Before the racial crisis began and as the COVID-19 crisis was starting to cool down (maybe?), I did a little poll on Twitter and asked friends what they thought the biggest failure had been in the crisis so far?
I received many enlightening responses.
Some felt that a lack of “coordinated Federal response,” was the biggest failure. Others felt that not implementing travel restrictions quickly enough was the biggest error. Still others pointed to a general breakdown in leadership. All good points.
Of course anyone can Monday morning quarterback and there is certainly much blame to go around. I personally agree with one of the respondents who talked about travel restrictions. In retrospect shutting down all travel from outside countries really fast would have been a meaningful and concrete step that would have had a big impact.
I don’t claim to know what the single biggest failure was. But I can tell you something that bothers me in my gut: how we as a society fail to protect the elderly and frail.
If you believe that a society is only as good a how it treats its weakest members, there should be some events over the past few months that give you pause. Two stick out to me.
Failure to protect nursing home residents from COVID-19.
This one is hard to fathom. The COVID-19 virus first made itself known to us through a nursing home outbreak near Seattle, Washington. Yet we still didn’t act with the urgency necessary to protect residents of these facilities well enough. In many pats of the country around 50% of the COVID-19 deaths were attributed to nursing home residents. Policies such as strict isolation, prioritized testing and treatment, over protection with PPE all could have helped.
New York State, my state of residence, in fact made it illegal for nursing homes to refuse admittance of COVID-19 positive residents after hospital discharge. Not until almost a month too late did the state acknowledge the folly of this policy when it was clear that the virus was ripping through nursing homes like wild fire.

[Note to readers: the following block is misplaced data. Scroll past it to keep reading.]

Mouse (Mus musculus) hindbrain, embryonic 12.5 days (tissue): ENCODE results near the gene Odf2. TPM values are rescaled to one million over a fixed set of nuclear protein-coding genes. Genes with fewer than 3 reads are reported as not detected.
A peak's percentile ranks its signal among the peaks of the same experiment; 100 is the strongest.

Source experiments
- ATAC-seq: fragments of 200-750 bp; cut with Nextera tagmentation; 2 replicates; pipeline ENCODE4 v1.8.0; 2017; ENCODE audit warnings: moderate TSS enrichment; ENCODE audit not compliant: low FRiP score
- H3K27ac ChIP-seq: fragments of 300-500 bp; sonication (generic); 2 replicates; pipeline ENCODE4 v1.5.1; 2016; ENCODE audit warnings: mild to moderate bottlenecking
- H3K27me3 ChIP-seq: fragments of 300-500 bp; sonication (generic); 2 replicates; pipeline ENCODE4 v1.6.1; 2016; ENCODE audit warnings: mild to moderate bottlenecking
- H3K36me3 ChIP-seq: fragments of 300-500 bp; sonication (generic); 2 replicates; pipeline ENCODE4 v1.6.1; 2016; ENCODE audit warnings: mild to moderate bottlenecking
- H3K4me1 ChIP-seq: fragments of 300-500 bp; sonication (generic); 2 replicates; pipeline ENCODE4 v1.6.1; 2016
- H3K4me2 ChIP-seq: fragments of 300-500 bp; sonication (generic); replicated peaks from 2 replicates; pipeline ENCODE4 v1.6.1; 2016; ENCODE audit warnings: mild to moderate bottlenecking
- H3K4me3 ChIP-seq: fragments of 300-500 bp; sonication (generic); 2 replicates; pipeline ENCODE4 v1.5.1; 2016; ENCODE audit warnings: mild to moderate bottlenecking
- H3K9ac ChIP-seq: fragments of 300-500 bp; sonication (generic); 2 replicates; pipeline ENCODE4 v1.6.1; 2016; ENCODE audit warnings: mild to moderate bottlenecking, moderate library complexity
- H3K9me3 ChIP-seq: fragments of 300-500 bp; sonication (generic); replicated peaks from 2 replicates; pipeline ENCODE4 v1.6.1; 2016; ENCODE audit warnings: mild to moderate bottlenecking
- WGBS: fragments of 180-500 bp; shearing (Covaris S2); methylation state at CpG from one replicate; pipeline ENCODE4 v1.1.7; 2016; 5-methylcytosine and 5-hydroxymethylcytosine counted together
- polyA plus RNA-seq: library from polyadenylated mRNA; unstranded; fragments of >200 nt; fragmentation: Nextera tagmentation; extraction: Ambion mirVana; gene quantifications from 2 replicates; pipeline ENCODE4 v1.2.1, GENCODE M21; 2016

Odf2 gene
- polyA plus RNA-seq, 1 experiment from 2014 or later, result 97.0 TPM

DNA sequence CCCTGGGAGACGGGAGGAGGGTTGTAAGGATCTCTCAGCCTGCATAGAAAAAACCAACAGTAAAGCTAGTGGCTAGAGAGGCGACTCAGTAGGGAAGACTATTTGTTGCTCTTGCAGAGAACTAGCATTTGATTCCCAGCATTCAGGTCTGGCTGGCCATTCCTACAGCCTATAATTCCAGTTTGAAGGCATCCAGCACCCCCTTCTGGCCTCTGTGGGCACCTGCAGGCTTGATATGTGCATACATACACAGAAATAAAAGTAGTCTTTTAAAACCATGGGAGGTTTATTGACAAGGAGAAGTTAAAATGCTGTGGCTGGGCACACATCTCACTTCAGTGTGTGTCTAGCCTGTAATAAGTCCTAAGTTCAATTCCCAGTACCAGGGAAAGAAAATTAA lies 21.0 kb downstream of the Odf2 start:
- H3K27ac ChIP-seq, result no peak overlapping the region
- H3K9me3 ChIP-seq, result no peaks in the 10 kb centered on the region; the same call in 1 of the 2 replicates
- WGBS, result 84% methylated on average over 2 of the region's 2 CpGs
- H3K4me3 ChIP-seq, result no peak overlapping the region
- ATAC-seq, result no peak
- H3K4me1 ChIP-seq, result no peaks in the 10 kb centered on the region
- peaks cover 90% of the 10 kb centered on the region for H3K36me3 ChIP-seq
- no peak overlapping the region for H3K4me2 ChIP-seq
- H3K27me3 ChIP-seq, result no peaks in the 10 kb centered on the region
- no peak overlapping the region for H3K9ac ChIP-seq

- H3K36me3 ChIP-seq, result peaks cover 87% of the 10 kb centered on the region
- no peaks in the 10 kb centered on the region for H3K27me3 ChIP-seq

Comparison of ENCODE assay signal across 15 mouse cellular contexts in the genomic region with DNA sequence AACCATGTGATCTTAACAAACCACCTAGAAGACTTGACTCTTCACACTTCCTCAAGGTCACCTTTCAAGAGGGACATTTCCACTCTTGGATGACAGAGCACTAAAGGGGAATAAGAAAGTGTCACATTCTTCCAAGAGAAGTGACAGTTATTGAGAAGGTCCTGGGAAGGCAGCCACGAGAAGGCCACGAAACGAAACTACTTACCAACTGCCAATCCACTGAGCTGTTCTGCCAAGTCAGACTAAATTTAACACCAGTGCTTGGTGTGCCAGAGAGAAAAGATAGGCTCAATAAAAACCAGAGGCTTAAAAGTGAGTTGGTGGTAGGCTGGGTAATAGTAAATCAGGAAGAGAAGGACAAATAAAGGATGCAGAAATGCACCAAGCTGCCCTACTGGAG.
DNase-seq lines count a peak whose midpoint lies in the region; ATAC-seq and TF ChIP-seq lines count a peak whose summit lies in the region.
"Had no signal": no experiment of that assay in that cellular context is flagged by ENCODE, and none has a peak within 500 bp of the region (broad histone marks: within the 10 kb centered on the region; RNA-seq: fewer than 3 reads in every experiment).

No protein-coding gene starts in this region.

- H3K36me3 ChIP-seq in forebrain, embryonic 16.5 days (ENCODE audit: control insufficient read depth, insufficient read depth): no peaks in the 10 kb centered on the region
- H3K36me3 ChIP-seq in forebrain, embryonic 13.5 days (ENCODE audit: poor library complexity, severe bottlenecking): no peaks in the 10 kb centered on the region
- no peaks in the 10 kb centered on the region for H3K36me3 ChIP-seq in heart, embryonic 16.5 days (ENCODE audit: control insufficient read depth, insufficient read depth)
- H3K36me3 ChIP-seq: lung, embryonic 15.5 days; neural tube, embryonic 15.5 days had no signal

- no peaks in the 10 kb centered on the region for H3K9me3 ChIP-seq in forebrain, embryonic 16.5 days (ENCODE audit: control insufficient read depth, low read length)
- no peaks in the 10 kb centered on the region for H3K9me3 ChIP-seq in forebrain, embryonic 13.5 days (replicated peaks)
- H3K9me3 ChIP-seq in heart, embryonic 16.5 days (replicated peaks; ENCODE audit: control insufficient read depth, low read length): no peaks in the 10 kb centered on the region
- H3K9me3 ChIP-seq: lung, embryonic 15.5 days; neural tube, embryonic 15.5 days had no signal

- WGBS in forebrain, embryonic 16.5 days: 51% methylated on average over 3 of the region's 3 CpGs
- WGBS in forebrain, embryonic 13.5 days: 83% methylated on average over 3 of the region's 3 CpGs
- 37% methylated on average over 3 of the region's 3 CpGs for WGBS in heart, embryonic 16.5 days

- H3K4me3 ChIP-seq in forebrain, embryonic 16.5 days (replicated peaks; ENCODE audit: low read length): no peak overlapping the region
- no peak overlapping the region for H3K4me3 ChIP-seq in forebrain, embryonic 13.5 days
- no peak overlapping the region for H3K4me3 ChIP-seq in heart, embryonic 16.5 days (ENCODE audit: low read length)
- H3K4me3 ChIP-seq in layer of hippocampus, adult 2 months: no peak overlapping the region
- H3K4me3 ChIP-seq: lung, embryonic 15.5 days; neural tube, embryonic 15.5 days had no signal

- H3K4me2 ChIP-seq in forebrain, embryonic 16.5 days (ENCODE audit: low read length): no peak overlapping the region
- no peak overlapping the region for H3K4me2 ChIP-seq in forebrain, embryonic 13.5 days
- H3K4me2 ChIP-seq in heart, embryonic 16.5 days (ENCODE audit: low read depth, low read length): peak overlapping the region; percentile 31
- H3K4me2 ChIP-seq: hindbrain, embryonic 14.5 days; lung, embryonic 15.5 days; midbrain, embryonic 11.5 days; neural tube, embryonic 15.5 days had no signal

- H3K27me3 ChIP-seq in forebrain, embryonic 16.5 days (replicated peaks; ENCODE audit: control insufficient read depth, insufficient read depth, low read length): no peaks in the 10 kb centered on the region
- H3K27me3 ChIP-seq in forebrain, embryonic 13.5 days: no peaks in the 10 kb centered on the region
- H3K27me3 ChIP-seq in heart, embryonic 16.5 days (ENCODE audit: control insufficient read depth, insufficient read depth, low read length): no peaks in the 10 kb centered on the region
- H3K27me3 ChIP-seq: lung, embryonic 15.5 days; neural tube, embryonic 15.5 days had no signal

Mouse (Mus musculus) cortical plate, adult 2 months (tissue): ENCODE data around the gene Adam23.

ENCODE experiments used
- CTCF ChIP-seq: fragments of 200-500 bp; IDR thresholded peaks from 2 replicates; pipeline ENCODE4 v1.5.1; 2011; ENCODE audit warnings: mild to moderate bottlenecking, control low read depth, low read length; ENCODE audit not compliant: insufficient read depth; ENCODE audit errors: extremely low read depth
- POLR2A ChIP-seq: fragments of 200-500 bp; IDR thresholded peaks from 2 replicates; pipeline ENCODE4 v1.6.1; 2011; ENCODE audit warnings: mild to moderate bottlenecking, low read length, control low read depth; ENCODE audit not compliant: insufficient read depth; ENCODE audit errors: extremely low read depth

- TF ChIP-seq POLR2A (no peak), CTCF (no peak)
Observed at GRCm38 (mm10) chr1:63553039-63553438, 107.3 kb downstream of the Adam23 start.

On the surface it looks like an anti discriminatory policy. Nursing homes wouldn’t want to take responsibility for COVID-19 patients. But if you think about it critically for a second you will recognize that it’s nearly impossible to perform strict isolation in a nursing home. A better solution would have been to have designated COVID-19 positive facilities where residents to fully recover and not put others at risk. Unfortunately that’s not how it played out.
The message is clear: if you put your loved ones in a nursing home, don’t assume that they will be safe from outbreaks. In fact, assume that law enacted to allegedly protect their health, may in fact directly harm them. It’s a sobering thought. But one with which we must all grapple and for which we need to concretely prepare.
The second image that sticks out in my mind, (partly because it relates to the same topic of how we treat the aged and partly because it went viral straight from my backyard of Buffalo, NY) was that of a lone 75 year old man who Buffalo police shoved to the ground causing him to sustain a head injury.
From my understanding, the man was protesting in Niagara Square just prior to the implementation of curfew. In the video he appears to walk up to the line of police offers in riot gear and reach for one of their arms (it is hard to tell if he makes contact or not). One of the officers pushes him in the chest and he stumbles backward and audibly smacks his head against the concrete and starts bleeding. He appears motionless for some time. Eventually he was taken to the hospital.
Was he “instigating?” I don’t know. But 50+ armed riot police against an unarmed 75 year-old man doesn’t create the best image.
I do not have all of the answers. But these few examples show that there is a disconnect between the ancient ethic of honoring our elders and the reality of modern life.
It’s an issue with which we will need to grapple if we want to live in a world that does not cast us aside when we get older. I personally don’t know how to reform the police so that they do not shove elderly men to the ground or get through to nursing home directors and the state leaders. Those are system issues on which many of us have an opinion, but few are politically connected enough to produce concrete change.
I do know that I still remember how my parents actively welcomed my own grandparents into their home for the last 4 years of their lives. I do know that it left an indelible mark on me as to what compassion for one’s own older family looks like. I do know some of the concrete steps such as establishing an in-law suite in our own home that we have taken to make sure that we can help take care of our elders should the need arise.
It seems that basic guiding principles sometimes get diluted the farther away they get from one-on-one action (child to parent, parent to grandparent) and the more they become a function of a “system.” Most of us only have control on that one-on-one scale.
Are we taking enough concrete steps in our own daily life to ensure that we are keeping our elders out of harm’s way?